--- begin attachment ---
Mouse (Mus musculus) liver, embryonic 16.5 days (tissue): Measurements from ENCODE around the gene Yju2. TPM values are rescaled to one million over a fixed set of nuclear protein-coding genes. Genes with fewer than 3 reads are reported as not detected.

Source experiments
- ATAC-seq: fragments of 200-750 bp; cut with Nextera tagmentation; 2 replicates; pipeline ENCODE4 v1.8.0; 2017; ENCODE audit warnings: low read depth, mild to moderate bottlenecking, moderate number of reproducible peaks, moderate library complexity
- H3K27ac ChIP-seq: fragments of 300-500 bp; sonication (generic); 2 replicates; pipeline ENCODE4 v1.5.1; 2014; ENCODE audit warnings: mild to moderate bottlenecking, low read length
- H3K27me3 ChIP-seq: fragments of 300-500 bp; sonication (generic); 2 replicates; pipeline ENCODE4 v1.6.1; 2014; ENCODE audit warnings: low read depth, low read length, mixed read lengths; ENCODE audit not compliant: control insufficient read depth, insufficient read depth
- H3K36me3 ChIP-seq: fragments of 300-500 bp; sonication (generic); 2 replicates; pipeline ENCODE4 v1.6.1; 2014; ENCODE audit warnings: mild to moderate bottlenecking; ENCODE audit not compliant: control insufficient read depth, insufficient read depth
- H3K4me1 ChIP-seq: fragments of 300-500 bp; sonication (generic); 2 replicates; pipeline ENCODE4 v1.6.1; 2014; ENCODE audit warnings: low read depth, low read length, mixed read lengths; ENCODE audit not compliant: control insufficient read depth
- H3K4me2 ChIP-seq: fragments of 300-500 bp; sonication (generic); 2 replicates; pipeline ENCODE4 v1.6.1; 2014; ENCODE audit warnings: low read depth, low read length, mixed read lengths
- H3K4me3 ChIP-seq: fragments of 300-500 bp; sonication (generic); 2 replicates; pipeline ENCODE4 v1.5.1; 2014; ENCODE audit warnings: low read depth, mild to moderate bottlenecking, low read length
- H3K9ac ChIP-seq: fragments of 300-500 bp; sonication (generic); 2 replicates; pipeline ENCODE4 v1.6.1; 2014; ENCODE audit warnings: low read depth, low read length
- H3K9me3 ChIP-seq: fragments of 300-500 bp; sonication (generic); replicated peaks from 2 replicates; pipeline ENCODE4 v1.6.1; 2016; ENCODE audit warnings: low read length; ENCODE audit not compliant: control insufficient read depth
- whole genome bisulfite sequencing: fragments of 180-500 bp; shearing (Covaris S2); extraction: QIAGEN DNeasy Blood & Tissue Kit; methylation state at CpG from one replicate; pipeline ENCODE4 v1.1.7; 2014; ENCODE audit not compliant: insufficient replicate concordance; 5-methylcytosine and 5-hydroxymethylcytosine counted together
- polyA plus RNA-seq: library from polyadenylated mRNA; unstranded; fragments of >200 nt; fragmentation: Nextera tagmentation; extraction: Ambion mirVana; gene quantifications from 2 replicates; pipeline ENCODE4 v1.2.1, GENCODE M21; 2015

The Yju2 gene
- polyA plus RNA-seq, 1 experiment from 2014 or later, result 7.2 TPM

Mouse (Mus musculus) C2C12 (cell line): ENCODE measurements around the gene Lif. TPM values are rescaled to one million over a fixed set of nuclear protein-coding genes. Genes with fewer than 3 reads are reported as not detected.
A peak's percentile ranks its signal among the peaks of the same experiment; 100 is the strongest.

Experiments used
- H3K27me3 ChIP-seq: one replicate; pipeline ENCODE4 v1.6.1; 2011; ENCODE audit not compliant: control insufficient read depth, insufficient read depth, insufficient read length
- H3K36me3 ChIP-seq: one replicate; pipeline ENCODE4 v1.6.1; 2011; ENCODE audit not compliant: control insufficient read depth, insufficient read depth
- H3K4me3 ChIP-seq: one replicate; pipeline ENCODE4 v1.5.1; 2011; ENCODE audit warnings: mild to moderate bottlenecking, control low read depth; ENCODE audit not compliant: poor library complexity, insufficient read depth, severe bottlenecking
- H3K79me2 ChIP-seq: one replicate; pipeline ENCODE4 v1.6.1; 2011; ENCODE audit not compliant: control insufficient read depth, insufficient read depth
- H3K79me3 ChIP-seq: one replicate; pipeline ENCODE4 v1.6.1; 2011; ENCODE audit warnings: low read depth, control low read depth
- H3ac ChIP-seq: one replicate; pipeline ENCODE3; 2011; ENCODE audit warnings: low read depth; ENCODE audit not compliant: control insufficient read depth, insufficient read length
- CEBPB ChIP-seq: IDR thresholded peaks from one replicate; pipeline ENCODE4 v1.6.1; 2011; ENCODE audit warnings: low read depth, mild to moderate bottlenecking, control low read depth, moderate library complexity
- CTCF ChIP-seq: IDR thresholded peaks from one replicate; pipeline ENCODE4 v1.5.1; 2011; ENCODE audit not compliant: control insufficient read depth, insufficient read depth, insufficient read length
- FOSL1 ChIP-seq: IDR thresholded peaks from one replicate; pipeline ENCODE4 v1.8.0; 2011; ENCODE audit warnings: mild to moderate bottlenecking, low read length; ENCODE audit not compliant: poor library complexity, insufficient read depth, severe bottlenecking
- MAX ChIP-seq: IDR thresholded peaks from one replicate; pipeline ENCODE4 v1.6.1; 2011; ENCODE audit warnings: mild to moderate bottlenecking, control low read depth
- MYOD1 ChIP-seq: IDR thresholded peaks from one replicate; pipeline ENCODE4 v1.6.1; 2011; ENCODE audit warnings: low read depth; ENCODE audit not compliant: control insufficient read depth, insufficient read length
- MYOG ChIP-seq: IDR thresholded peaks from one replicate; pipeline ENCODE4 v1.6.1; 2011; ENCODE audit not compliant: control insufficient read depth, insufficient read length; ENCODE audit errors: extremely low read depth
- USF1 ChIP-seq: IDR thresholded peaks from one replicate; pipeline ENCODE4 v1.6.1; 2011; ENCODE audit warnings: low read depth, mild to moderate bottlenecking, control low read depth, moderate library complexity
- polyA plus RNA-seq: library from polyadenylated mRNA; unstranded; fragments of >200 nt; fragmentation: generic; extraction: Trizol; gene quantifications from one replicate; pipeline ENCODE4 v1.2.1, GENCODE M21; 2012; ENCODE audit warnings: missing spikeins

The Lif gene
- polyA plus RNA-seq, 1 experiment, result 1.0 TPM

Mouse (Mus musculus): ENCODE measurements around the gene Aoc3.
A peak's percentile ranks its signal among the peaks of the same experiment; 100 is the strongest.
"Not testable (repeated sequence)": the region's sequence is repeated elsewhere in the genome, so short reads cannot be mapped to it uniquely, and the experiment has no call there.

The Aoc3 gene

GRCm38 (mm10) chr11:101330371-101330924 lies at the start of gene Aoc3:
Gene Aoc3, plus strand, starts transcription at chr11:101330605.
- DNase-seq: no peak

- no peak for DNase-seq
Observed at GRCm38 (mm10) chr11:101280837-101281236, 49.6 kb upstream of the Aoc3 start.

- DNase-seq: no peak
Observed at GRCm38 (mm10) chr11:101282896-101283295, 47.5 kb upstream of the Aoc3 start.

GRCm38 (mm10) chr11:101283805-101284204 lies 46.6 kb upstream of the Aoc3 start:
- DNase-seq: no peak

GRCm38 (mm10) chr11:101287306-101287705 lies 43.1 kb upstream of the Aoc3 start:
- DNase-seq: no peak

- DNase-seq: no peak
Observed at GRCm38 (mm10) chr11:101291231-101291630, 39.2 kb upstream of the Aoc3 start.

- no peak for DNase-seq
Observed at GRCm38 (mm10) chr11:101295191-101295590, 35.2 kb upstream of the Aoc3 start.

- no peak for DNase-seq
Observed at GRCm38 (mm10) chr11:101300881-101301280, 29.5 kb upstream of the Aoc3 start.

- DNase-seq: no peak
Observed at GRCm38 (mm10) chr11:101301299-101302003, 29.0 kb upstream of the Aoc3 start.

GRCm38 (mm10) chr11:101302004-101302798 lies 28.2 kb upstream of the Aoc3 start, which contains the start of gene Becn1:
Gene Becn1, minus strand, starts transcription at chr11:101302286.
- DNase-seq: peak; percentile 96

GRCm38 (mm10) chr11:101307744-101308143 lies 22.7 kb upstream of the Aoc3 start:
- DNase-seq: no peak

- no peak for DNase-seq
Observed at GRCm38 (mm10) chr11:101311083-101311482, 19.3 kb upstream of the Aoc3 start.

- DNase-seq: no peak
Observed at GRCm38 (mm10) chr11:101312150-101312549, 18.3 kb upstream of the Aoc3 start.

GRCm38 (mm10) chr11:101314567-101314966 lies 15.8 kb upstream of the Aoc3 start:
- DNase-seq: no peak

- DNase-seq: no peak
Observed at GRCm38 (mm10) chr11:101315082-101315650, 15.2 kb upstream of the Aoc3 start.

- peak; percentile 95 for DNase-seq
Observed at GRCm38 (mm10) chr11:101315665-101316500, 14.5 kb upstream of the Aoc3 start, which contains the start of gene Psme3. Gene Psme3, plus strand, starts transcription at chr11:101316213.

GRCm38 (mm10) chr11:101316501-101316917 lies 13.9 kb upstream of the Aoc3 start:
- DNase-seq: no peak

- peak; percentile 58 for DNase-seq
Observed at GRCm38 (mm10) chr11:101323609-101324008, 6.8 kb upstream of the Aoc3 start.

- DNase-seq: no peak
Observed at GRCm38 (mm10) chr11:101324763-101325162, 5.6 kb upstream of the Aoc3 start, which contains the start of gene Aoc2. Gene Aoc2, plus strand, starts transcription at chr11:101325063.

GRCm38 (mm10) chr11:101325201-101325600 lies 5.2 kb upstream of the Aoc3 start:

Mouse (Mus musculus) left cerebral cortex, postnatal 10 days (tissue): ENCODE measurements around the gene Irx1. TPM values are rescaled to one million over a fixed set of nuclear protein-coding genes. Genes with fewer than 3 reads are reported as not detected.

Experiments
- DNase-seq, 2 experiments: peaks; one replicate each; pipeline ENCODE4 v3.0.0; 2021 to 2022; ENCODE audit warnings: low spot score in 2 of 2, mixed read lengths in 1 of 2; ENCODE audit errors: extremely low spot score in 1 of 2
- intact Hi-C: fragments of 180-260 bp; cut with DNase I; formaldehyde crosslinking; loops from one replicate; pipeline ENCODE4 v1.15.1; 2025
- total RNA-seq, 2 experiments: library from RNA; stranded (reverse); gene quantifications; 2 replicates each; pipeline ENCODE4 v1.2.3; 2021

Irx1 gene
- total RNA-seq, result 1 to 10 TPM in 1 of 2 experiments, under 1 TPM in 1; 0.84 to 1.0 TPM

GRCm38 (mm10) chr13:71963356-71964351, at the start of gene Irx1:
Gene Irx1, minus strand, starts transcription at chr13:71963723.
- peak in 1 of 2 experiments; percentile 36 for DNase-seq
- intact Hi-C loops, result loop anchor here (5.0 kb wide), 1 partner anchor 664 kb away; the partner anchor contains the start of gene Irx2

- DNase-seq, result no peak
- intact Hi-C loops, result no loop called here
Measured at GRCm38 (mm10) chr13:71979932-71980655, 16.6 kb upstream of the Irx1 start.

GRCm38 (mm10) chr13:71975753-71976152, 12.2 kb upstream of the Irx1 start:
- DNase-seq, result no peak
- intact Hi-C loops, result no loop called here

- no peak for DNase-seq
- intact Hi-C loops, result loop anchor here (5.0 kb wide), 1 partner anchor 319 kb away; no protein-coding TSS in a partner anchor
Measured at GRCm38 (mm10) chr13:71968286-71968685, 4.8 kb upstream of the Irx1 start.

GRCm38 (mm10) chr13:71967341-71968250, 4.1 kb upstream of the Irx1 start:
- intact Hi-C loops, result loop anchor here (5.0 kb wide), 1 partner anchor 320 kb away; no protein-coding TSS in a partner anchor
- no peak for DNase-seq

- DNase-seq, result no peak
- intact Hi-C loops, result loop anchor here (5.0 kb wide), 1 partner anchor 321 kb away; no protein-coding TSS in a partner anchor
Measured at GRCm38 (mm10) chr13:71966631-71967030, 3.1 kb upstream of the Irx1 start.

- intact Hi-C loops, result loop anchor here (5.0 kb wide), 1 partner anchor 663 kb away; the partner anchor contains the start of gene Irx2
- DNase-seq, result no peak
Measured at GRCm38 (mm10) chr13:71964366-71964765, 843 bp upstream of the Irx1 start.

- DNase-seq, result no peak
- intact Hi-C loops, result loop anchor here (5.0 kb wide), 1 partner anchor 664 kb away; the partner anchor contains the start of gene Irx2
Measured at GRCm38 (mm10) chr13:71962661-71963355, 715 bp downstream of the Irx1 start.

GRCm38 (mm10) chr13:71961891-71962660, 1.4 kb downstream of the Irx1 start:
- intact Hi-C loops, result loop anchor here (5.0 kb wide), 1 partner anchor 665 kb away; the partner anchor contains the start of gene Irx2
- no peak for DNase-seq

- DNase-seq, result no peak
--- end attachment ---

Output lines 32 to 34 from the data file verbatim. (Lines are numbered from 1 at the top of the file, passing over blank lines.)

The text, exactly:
- polyA plus RNA-seq: library from polyadenylated mRNA; unstranded; fragments of >200 nt; fragmentation: generic; extraction: Trizol; gene quantifications from one replicate; pipeline ENCODE4 v1.2.1, GENCODE M21; 2012; ENCODE audit warnings: missing spikeins

The Lif gene
- polyA plus RNA-seq, 1 experiment, result 1.0 TPM